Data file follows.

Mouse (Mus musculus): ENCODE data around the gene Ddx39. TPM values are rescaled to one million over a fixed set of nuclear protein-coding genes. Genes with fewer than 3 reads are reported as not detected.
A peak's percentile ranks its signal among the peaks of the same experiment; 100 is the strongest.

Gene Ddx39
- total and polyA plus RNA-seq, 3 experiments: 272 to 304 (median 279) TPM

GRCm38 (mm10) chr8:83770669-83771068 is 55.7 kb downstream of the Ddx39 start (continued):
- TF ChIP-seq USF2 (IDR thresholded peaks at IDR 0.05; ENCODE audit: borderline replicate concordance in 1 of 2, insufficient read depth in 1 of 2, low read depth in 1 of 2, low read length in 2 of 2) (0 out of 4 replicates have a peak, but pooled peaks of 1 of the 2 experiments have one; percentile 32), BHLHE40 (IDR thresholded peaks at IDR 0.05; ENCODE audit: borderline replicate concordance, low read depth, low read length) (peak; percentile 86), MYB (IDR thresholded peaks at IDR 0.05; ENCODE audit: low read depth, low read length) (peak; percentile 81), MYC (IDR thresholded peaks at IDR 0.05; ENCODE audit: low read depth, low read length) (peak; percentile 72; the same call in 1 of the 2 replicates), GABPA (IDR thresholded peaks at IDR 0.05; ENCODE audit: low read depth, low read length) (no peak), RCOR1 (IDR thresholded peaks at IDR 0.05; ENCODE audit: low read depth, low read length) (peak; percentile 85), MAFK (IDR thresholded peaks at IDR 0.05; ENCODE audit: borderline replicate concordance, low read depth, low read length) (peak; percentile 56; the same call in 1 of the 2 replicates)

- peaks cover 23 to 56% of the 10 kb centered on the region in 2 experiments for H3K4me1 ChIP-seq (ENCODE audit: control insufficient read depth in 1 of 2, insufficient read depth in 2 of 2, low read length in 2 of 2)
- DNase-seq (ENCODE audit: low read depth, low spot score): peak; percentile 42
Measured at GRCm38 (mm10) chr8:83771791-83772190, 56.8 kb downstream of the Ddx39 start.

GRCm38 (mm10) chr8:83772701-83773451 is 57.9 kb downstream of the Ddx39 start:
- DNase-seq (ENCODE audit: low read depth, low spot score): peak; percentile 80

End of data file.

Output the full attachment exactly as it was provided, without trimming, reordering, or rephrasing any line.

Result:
Mouse (Mus musculus): ENCODE data around the gene Ddx39. TPM values are rescaled to one million over a fixed set of nuclear protein-coding genes. Genes with fewer than 3 reads are reported as not detected.
A peak's percentile ranks its signal among the peaks of the same experiment; 100 is the strongest.

Gene Ddx39
- total and polyA plus RNA-seq, 3 experiments: 272 to 304 (median 279) TPM

GRCm38 (mm10) chr8:83770669-83771068 is 55.7 kb downstream of the Ddx39 start (continued):
- TF ChIP-seq USF2 (IDR thresholded peaks at IDR 0.05; ENCODE audit: borderline replicate concordance in 1 of 2, insufficient read depth in 1 of 2, low read depth in 1 of 2, low read length in 2 of 2) (0 out of 4 replicates have a peak, but pooled peaks of 1 of the 2 experiments have one; percentile 32), BHLHE40 (IDR thresholded peaks at IDR 0.05; ENCODE audit: borderline replicate concordance, low read depth, low read length) (peak; percentile 86), MYB (IDR thresholded peaks at IDR 0.05; ENCODE audit: low read depth, low read length) (peak; percentile 81), MYC (IDR thresholded peaks at IDR 0.05; ENCODE audit: low read depth, low read length) (peak; percentile 72; the same call in 1 of the 2 replicates), GABPA (IDR thresholded peaks at IDR 0.05; ENCODE audit: low read depth, low read length) (no peak), RCOR1 (IDR thresholded peaks at IDR 0.05; ENCODE audit: low read depth, low read length) (peak; percentile 85), MAFK (IDR thresholded peaks at IDR 0.05; ENCODE audit: borderline replicate concordance, low read depth, low read length) (peak; percentile 56; the same call in 1 of the 2 replicates)

- peaks cover 23 to 56% of the 10 kb centered on the region in 2 experiments for H3K4me1 ChIP-seq (ENCODE audit: control insufficient read depth in 1 of 2, insufficient read depth in 2 of 2, low read length in 2 of 2)
- DNase-seq (ENCODE audit: low read depth, low spot score): peak; percentile 42
Measured at GRCm38 (mm10) chr8:83771791-83772190, 56.8 kb downstream of the Ddx39 start.

GRCm38 (mm10) chr8:83772701-83773451 is 57.9 kb downstream of the Ddx39 start:
- DNase-seq (ENCODE audit: low read depth, low spot score): peak; percentile 80